Matt Nash

Lebanese soldiers check the identity papers of a Palestinian woman trying to re-enter Nahr al-Bared shortly after the 2007 conflict. Three years later, Palestinians still need permits from the army to enter. (AFP/Ramzi Haidar)

Farah Kobaissy had some time to kill Saturday morning. She was headed to a meeting in Lebanon’s northern Akkar district that was delayed a few hours, so she instead decided to visit friends in the Nahr al-Bared Palestinian refugee camp.

Kobaissy, 23, did not have her state ID card (hawiyah), only her identification papers (ikhraj kayd). The Lebanese army, which still surrounds the camp and controls entry and exit to both the official camp and the surrounding areas commonly known as the “new camp,” would not let her enter, even though, she told NOW Lebanon, she’d been allowed in with her identification papers “dozens” of times in the past.

Palestinians trying to enter the camp, even former residents, need special permits. Kobaissy, incensed by her own denial of entry and generally against the permit process for the Palestinians, decided to stage a protest.

She crossed the street, bought a poster board and made a sign that read, “No to the humiliating permits in Nahr al-Bared Camp.” Kobaissy said she positioned herself in front of one of the army’s checkpoints and, before long, found herself being questioned by a member of the military intelligence, who was dressed in plainclothes.

Military intelligence detained and questioned Kobaissy, an activist, blogger and university student pursuing her Master’s degree, for around 14 hours because of her protest. Her repeated requests to call a lawyer or make a phone call were denied, she said. Military intelligence also brought in two men Kobaissy insisted she did not know and who were not involved in her act of defiance.

This is the third time in three months military intelligence has detained critics of the army’s continued control of Nahr al-Bared. The camp, well known to local resident Palestinians and Lebanese from the surrounding Akkar district as a center of commerce prior to 2007, gained international infamy that year as the army fought a months-long battle with militants from a shadowy and still mysterious group called Fatah al-Islam.

The war completely destroyed the camp, and its residents have yet to return in significant numbers as the reconstruction process moves at a glacial pace. It has been over three years since the army declared victory. Some news reports indicate that fears of Fatah al-Islam re-establishing a base in the camp are driving the army’s access control policies. But retired Lebanese Armed Forces (LAF) General Elias Hanna disagrees.

“No, Fatah al-Islam is already broken up,” he said. “Now, the army, I think, from a security perspective, they follow political orders, not military ones.” Rebuilding, he said, is a touchy subject for Lebanese politicians, ever-fretful of Palestinian naturalization (tawteen). As the process drags on, the army is in control and requires Palestinians hoping to enter to get permits.

Workers helping rebuild schools in the “old camp” area along the river need three permits to do their jobs, Milad Salameh, a Palestinian who is part of the committee following up on reconstruction, told NOW Lebanon.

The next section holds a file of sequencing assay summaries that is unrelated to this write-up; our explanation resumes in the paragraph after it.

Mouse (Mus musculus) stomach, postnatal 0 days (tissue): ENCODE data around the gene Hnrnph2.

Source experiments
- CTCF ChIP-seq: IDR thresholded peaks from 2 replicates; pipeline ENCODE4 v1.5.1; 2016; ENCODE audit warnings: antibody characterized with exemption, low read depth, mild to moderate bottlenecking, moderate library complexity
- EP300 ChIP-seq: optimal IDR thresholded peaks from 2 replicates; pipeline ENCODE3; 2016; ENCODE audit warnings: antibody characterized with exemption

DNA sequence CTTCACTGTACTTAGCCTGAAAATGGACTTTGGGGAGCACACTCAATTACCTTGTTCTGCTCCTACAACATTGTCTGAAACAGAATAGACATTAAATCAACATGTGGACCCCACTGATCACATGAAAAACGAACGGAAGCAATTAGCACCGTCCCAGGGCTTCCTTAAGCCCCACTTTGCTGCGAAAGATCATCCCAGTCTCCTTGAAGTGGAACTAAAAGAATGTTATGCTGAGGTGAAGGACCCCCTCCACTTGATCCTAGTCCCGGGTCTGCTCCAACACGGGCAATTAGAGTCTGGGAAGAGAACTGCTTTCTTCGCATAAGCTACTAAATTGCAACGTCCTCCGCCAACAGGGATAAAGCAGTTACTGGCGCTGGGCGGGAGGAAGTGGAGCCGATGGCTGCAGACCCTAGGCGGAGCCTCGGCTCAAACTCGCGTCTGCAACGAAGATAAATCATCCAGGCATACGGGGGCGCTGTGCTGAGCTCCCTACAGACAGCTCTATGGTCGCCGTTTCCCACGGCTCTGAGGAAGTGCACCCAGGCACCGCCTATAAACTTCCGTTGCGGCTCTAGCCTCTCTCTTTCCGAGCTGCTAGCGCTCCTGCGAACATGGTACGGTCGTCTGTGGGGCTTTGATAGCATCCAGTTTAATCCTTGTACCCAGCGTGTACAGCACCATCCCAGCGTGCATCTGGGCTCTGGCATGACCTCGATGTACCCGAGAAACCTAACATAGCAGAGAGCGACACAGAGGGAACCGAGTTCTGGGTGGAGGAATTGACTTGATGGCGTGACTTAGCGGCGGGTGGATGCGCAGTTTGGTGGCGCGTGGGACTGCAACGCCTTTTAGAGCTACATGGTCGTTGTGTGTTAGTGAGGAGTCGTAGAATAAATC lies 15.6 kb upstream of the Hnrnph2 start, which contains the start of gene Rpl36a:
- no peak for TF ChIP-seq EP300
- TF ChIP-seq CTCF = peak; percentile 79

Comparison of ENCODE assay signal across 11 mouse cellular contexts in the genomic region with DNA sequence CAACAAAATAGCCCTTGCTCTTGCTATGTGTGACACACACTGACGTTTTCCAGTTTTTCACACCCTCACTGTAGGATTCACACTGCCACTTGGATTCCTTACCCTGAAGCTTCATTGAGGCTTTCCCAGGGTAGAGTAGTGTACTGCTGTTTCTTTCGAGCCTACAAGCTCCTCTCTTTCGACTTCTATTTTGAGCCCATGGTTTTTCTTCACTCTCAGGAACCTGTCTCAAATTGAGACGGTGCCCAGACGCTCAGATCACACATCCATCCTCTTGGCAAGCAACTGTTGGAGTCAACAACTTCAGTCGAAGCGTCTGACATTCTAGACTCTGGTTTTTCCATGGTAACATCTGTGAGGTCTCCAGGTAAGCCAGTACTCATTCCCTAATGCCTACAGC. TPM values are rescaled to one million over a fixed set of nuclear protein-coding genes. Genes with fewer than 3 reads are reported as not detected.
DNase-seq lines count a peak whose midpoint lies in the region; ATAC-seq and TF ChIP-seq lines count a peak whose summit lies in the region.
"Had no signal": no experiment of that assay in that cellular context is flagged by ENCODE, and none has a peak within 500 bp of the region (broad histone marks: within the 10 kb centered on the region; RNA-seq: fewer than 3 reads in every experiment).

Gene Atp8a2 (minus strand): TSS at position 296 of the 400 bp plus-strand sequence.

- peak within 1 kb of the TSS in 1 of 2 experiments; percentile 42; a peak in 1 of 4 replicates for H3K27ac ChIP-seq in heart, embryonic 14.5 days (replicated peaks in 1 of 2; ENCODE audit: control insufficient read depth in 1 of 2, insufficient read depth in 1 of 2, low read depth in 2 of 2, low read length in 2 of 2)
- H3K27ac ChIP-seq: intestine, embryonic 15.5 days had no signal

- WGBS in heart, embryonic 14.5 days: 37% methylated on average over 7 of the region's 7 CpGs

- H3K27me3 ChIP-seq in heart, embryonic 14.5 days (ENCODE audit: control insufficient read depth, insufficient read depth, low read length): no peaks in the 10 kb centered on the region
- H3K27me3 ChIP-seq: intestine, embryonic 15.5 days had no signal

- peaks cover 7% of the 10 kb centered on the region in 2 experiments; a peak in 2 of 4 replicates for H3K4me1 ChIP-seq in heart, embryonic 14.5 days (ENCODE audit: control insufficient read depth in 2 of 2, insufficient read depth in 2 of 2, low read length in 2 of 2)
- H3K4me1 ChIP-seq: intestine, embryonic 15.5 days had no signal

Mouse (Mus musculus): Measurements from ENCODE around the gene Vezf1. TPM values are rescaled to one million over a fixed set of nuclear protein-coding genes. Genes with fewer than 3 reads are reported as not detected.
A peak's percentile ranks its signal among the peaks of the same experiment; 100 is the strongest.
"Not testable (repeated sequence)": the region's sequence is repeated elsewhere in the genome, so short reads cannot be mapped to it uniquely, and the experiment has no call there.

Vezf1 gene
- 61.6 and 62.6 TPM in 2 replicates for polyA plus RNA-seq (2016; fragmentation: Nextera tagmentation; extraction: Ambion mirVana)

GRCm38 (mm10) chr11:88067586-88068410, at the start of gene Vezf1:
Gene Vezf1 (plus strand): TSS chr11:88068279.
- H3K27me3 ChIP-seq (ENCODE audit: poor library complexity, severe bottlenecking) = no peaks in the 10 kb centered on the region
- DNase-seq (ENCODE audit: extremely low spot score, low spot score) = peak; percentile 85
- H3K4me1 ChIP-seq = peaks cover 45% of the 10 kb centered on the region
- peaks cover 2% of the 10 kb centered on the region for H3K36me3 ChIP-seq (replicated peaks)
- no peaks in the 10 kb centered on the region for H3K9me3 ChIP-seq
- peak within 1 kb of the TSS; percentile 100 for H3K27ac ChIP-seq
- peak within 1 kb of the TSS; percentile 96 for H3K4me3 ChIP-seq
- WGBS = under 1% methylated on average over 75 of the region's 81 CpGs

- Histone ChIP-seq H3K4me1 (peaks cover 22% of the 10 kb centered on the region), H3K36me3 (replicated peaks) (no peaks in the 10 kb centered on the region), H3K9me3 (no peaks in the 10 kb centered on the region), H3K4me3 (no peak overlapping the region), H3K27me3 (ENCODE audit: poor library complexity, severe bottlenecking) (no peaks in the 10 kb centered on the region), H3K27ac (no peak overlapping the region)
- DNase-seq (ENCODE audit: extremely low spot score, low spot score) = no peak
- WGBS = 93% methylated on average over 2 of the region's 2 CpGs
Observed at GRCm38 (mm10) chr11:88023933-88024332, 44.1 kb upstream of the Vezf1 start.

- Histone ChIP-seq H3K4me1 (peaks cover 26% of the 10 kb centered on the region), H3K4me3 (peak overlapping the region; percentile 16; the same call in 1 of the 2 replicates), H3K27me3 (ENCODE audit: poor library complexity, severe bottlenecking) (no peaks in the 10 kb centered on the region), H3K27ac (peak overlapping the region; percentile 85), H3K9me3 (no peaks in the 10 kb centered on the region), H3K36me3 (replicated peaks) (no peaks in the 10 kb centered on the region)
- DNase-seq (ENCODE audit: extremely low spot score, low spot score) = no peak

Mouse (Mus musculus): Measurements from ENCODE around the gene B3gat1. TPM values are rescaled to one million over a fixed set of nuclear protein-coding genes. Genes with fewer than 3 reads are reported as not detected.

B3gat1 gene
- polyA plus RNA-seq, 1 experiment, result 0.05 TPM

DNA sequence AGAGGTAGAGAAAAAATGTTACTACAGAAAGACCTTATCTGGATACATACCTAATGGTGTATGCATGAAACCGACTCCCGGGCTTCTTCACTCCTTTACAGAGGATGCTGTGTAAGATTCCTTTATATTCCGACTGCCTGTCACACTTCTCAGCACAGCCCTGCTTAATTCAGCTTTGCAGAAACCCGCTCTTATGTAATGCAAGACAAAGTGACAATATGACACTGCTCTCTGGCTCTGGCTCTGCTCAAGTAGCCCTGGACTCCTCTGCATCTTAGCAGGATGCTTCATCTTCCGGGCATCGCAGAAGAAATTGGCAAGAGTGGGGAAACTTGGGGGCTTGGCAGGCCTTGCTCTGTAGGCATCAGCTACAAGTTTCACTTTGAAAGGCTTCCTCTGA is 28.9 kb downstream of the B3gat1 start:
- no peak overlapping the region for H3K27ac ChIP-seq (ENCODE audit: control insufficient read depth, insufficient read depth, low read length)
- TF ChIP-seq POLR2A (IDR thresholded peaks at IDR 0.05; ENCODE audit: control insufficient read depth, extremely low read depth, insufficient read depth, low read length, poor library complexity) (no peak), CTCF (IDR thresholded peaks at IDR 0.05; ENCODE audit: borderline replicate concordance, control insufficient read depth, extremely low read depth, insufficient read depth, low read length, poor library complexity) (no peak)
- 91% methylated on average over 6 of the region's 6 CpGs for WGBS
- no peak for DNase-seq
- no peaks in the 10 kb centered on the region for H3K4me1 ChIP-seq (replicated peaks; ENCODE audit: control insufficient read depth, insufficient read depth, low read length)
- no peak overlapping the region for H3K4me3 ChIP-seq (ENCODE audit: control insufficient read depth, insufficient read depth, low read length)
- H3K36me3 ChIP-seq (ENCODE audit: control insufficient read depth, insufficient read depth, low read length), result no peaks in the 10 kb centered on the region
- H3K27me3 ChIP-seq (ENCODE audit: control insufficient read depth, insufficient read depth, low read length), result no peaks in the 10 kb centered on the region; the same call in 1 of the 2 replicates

“One for the new camp, one for the old camp and one for the area of the schools of UNRWA,” he said, referring to the UN body established to provide services for registered Palestinian refugees. Not only is the system itself cumbersome, Salameh said, but Palestinians often face problems if there are small errors – which they are not responsible for making – on their permits.

“For example, if the number of the registration file or name or age of the mother [is wrong], they are not allowed to enter,” Salameh said.

Like Kobaissy, other critics of the army’s policies have been detained recently. On October 9, Ghassan Abdullah, director general of the Palestinian Human Rights Organization, went for a cup of coffee after being invited by military intelligence, according to a press release.

“Upon arrival, he was brought [in] for interrogation,” the release said. He was questioned about connections to a European group “perceived as Zionist” and a dialogue his group hosted about access policies concerning Nahr al-Bared, according to the release. Ghassan was outside of the country when NOW Lebanon tried to reach him.

Around two months prior to Ghassan’s three-hour detention, Ismael Sheikh Hassan, an urban planner, was detained for three days apparently because of an article he wrote in As-Safir which satirically criticized all of the players involved in the slow moving reconstruction process.

While Hassan was still in custody, his colleague Amer Saadiddine told NOW Lebanon that “targeting him is a clear message to all of us. There can be no critique of Nahr al-Bared; no critique of the army.”

When NOW Lebanon contacted the army’s headquarters to request the number of the military intelligence press office, an officer provided a phone number and then asked the purpose of the call.

“You think you will get answers?” the officer replied gruffly after being told NOW Lebanon wanted a comment on Kobaissy’s detention. “The number I gave you is wrong. I just wanted to know why you were calling,” he said, refusing to then provide the correct number.


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